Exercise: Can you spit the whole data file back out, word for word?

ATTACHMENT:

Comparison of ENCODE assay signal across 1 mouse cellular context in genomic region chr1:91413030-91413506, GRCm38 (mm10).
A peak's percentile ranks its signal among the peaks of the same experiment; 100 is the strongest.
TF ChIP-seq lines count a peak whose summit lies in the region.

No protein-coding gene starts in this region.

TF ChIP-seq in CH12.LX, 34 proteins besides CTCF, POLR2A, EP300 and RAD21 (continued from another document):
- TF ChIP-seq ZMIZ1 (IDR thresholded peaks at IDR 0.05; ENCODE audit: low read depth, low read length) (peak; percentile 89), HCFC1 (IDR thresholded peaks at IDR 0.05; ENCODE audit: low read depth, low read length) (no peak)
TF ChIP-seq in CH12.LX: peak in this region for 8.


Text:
Comparison of ENCODE assay signal across 1 mouse cellular context in genomic region chr1:91413030-91413506, GRCm38 (mm10).
A peak's percentile ranks its signal among the peaks of the same experiment; 100 is the strongest.
TF ChIP-seq lines count a peak whose summit lies in the region.

No protein-coding gene starts in this region.

TF ChIP-seq in CH12.LX, 34 proteins besides CTCF, POLR2A, EP300 and RAD21 (continued from another document):
- TF ChIP-seq ZMIZ1 (IDR thresholded peaks at IDR 0.05; ENCODE audit: low read depth, low read length) (peak; percentile 89), HCFC1 (IDR thresholded peaks at IDR 0.05; ENCODE audit: low read depth, low read length) (no peak)
TF ChIP-seq in CH12.LX: peak in this region for 8.